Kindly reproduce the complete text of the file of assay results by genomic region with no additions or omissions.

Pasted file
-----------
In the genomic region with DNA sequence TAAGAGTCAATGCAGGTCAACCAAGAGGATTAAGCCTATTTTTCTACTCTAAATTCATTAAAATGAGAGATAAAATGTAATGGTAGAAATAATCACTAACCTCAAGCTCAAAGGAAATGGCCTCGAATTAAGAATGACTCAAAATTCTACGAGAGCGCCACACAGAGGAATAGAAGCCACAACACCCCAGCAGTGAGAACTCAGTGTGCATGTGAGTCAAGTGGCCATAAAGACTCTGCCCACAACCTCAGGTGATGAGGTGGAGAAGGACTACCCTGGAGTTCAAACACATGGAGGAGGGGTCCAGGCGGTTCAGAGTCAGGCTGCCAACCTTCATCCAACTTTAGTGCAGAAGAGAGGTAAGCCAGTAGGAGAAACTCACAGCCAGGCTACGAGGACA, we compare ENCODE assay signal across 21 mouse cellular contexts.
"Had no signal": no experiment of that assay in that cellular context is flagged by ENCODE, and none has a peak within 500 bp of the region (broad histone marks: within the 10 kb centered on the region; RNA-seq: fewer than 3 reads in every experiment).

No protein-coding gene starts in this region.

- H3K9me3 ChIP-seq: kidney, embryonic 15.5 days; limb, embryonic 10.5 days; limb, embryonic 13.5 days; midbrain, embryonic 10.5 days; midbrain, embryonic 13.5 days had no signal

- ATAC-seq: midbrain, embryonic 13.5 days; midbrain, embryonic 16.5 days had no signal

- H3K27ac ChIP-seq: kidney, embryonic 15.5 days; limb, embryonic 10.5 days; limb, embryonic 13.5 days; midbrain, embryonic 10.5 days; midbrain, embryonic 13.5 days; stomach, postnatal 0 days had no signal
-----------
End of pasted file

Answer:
In the genomic region with DNA sequence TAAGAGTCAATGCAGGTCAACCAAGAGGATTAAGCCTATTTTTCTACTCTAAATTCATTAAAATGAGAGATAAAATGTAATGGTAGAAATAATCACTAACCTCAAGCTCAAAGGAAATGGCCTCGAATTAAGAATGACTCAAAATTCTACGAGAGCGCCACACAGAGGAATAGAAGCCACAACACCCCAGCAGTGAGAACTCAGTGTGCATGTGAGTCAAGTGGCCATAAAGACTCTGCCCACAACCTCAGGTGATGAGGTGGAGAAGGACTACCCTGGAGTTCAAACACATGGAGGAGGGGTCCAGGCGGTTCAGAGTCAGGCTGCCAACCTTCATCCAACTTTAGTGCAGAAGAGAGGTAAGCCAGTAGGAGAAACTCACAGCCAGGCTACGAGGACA, we compare ENCODE assay signal across 21 mouse cellular contexts.
"Had no signal": no experiment of that assay in that cellular context is flagged by ENCODE, and none has a peak within 500 bp of the region (broad histone marks: within the 10 kb centered on the region; RNA-seq: fewer than 3 reads in every experiment).

No protein-coding gene starts in this region.

- H3K9me3 ChIP-seq: kidney, embryonic 15.5 days; limb, embryonic 10.5 days; limb, embryonic 13.5 days; midbrain, embryonic 10.5 days; midbrain, embryonic 13.5 days had no signal

- ATAC-seq: midbrain, embryonic 13.5 days; midbrain, embryonic 16.5 days had no signal

- H3K27ac ChIP-seq: kidney, embryonic 15.5 days; limb, embryonic 10.5 days; limb, embryonic 13.5 days; midbrain, embryonic 10.5 days; midbrain, embryonic 13.5 days; stomach, postnatal 0 days had no signal